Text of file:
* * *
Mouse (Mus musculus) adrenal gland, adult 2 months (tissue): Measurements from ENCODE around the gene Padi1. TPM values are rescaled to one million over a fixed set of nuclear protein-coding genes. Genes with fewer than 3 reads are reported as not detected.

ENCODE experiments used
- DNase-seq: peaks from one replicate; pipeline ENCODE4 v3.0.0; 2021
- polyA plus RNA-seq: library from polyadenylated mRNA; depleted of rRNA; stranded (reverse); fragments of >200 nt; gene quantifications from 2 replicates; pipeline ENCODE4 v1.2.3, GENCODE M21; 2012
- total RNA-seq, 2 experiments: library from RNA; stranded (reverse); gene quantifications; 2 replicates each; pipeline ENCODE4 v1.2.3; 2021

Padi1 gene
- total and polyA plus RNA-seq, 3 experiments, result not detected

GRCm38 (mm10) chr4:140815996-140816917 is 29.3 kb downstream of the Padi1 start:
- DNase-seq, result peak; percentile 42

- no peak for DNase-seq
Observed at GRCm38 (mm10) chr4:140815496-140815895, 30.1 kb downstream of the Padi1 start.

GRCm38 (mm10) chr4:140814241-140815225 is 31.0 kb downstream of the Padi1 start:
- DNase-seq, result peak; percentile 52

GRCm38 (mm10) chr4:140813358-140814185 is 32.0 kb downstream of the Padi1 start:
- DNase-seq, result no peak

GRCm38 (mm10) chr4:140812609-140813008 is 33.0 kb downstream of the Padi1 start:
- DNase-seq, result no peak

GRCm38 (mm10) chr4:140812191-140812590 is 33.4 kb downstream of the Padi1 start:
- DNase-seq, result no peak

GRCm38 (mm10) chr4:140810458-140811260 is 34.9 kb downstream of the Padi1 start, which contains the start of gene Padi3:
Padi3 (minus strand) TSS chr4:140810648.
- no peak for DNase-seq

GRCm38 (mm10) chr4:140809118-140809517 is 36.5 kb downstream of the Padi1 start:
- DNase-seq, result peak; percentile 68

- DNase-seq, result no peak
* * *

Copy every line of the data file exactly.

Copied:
Mouse (Mus musculus) adrenal gland, adult 2 months (tissue): Measurements from ENCODE around the gene Padi1. TPM values are rescaled to one million over a fixed set of nuclear protein-coding genes. Genes with fewer than 3 reads are reported as not detected.

ENCODE experiments used
- DNase-seq: peaks from one replicate; pipeline ENCODE4 v3.0.0; 2021
- polyA plus RNA-seq: library from polyadenylated mRNA; depleted of rRNA; stranded (reverse); fragments of >200 nt; gene quantifications from 2 replicates; pipeline ENCODE4 v1.2.3, GENCODE M21; 2012
- total RNA-seq, 2 experiments: library from RNA; stranded (reverse); gene quantifications; 2 replicates each; pipeline ENCODE4 v1.2.3; 2021

Padi1 gene
- total and polyA plus RNA-seq, 3 experiments, result not detected

GRCm38 (mm10) chr4:140815996-140816917 is 29.3 kb downstream of the Padi1 start:
- DNase-seq, result peak; percentile 42

- no peak for DNase-seq
Observed at GRCm38 (mm10) chr4:140815496-140815895, 30.1 kb downstream of the Padi1 start.

GRCm38 (mm10) chr4:140814241-140815225 is 31.0 kb downstream of the Padi1 start:
- DNase-seq, result peak; percentile 52

GRCm38 (mm10) chr4:140813358-140814185 is 32.0 kb downstream of the Padi1 start:
- DNase-seq, result no peak

GRCm38 (mm10) chr4:140812609-140813008 is 33.0 kb downstream of the Padi1 start:
- DNase-seq, result no peak

GRCm38 (mm10) chr4:140812191-140812590 is 33.4 kb downstream of the Padi1 start:
- DNase-seq, result no peak

GRCm38 (mm10) chr4:140810458-140811260 is 34.9 kb downstream of the Padi1 start, which contains the start of gene Padi3:
Padi3 (minus strand) TSS chr4:140810648.
- no peak for DNase-seq

GRCm38 (mm10) chr4:140809118-140809517 is 36.5 kb downstream of the Padi1 start:
- DNase-seq, result peak; percentile 68

- DNase-seq, result no peak